by glanton on Tue Feb 06, 2007 at 10:03:25 PM EST
    would be a huge detriment, hard to imagine a regular smoker losing just because of that habit, but it sure do hurt, as they say.  

    There is a somewhat-unspoken taboo against smoking today, a taboo that crosses the political divides pretty equally.  I mean just look at the television commercials.  And as a smoker allow me to cheerfully state that I think the taboo is a deserved one.  

    And your point about youth is well taken, a younger man running for President will be held more accountable as a role model for even younger people.


    Glanton (none / 0) (#11)
    by jimakaPPJ on Tue Feb 06, 2007 at 10:35:06 PM EST
    Having watched two friends die of the big E I can tell you that it is directly linked to smoking and that it is about as miserable way to die as you can imagine.

    If I could eliminate one drug it would be nicotine because it does its damage so slowly that by the time people catch on that they really have a problem, it is too late.

    There is a new drug out call Chantix that is having some fantastic results. It requires a Rx. You might want to give your MD a shout.


    Hey, thanks Jim (none / 0) (#12)
    by glanton on Tue Feb 06, 2007 at 10:38:10 PM EST
    I have an appointment with the Doc coming up.  I will definitely ask her about it.

    You'r e right.... (none / 0) (#14)
    by kdog on Wed Feb 07, 2007 at 08:14:31 AM EST
    quitting most certainly can be done...you just have to want to quit.  My old man did it cold-turkey 6 months before he died after 40+ years of pack a day.

    Personally, being well aware of the health risks, I have no desire to quit.  I enjoy tobacco and am willing to take the risk, as hard as it is for some people to understand.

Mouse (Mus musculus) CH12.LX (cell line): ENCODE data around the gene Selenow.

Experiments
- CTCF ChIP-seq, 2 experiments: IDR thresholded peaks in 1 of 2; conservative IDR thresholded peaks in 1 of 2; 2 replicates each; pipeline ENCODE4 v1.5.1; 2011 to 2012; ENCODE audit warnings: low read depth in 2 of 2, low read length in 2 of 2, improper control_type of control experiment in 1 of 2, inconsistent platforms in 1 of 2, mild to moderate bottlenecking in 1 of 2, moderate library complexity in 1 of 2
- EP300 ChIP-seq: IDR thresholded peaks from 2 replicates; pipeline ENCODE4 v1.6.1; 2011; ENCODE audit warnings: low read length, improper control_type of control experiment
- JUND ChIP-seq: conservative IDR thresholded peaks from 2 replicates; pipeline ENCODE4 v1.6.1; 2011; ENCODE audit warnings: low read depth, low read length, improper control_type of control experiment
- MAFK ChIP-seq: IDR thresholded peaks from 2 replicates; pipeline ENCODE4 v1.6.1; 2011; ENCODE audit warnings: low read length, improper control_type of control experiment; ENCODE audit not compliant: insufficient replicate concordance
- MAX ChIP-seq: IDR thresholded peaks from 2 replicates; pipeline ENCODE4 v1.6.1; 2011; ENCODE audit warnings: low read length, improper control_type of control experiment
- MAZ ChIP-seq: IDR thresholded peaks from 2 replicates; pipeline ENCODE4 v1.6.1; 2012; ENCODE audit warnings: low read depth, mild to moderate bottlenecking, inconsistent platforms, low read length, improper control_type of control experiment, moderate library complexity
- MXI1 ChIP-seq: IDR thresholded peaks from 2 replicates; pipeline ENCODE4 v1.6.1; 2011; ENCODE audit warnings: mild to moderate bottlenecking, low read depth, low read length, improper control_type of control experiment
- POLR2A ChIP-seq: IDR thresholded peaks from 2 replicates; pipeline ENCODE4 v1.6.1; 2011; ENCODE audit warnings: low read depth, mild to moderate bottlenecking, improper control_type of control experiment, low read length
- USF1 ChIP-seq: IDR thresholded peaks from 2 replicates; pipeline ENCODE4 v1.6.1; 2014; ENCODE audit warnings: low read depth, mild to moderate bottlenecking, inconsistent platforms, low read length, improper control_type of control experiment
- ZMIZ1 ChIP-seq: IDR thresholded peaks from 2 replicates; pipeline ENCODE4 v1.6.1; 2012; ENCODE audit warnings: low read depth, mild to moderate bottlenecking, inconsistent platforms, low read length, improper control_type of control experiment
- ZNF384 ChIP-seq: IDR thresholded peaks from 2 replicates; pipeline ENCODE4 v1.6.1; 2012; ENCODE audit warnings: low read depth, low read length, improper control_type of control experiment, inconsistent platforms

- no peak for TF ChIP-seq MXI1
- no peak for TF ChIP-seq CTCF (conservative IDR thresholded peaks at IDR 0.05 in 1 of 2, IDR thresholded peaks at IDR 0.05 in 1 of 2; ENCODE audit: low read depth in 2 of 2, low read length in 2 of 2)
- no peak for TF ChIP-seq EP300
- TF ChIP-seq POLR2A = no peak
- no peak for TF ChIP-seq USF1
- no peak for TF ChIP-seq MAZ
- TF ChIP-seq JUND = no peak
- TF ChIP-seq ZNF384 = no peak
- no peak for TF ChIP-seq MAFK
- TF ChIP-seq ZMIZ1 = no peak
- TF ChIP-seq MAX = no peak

I hope Obama is quitting because he wants to, and not just because of the outside pressures....or else I think he is doomed to fail.  


    Breaking the addiction (none / 0) (#13)
    by sphealey on Wed Feb 07, 2007 at 07:09:08 AM EST
    With 4 of my 5 paternal relatives now dead of smoking-related lung cancer, I would greatly prefer that no one smoke, ever.

    However, having observed cigarette-addicted people at close range over many years, I have to say that I doubt very much that a person with that addiction could give up cigarettes and function as President of the United States.  The drugs in tobacco get too deeply entrenched in the brain by that age, and breaking the addiction while simultaneously taking up the most stressful job on the face of the Earth ... well, count me skeptical.


    Addiction (none / 0) (#15)
    by aahpat on Wed Feb 07, 2007 at 12:26:31 PM EST
    is a genetic based disease.

    Tobacco is one of the worst.

    I heard a statistic recently but I don't have the source.

    50% of people who smoke tobacco try to stop each year. Of them 5% succeed.

    Tolerance and compassion for genetic distinctions among humanity would go a long way toward solving more addiction problems than intolerance and segregation ever will.

    quitting smoking is easy with laser therapy (none / 0) (#16)
    by lifesgood on Fri Feb 16, 2007 at 12:35:11 AM EST
    The cigarette addiction can be broke with as little as one laser therapy session.  I've seen 2-3 pack a day smokers quit in just an hour and stay quit for good.  People come in my office and tell me that they cannot believe how easy this was. For all the scepticals who think this doesn't work or they can't quit--do I have testimonials for you.

    The laser is all natural.

    Chantex and other nicotione products just put more chemicals in your body.